District of Houston staffers are now on the hunt for a contractor to build a bulk water provision and wastewater receiving facility aimed at servicing large-scale users.
That follows having no one bid on a contract for the facility by a July 8 closing date.
The planned facility, which would be built on the west side of Nadina, south of the District’s public works shop, already has one customer lined up — the Civeo Corporation which is establishing the large Huckleberry Lodge work camp and the 9A camp for Coastal GasLink’s natural gas pipeline project.
Civeo has agreed to pay $374,600 with the District adding $177,900 from its reserve funds.
With no bids received, District staffers are now looking for qualified contractors from whom a price for the project will be solicited, says District of Houston chief administrative officer Gerald Pinchbeck.
There are existing regulatory measures to “permit municipalities to pursue quotes directly from proponents in the event there are no bids received from a public tendering process,” he said.
As to why there were no bidders, Pinchbeck said one company indicated it was too busy to take on this project.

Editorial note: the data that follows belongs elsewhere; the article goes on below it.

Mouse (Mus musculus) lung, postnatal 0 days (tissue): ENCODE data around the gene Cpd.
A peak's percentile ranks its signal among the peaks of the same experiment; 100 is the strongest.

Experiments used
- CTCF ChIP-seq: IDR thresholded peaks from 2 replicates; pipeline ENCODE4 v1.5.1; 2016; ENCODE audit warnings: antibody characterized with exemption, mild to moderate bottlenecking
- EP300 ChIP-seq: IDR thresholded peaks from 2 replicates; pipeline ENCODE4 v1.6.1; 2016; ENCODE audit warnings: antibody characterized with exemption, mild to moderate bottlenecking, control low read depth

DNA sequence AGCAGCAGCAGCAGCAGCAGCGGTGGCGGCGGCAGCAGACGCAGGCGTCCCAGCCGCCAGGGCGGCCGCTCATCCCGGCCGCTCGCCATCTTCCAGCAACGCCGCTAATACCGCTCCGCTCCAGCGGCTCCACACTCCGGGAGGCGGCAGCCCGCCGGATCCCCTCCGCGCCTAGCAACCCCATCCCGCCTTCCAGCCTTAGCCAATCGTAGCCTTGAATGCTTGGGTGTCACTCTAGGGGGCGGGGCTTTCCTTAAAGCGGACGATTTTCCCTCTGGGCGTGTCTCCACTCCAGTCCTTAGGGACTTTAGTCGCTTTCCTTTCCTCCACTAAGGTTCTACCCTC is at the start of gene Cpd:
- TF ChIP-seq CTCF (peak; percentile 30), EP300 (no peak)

“No other feedback was received from contractors who may have been considering bidding on this project,” he added.
Approval of awarding a contract to a contractor remains at the discretion of the District of Houston council.
The original plan had been for work to start this year to coincide with the ramping up of workers being based at the pipeline camps.
“The District continues to coordinate with Coastal GasLink and [the] camp services contractor to ensure that this project is completed in a timely and cost-effective manner,” said Pinchbeck.
“We will be assessing the impacts on the potential construction timeline once contractor availability and pricing has been determined.”
In earlier briefing notes presented to council, District operations manager Chris Lawrence noted the District now has only a small water line and sewer station primarily to service RVs.
“Although this has not specifically been identified as a strategic priority, this project serves a broad role in promoting economic diversity,” Lawrence wrote.
Houston is one of three communities, the others being Burns Lake and Fraser Lake, in which agreements have been struck to upgrade water and sewer services to support the Coastal GasLink project.
User fees will also be paid to local governments.
This is the second construction project planned by the District this year that has not turned out as planned.
The first, to place utility lines underground along Hwy16 in the downtown core area, was shelved when received bids exceeded the budget set out by the District. But the District is now hoping that will take place next year.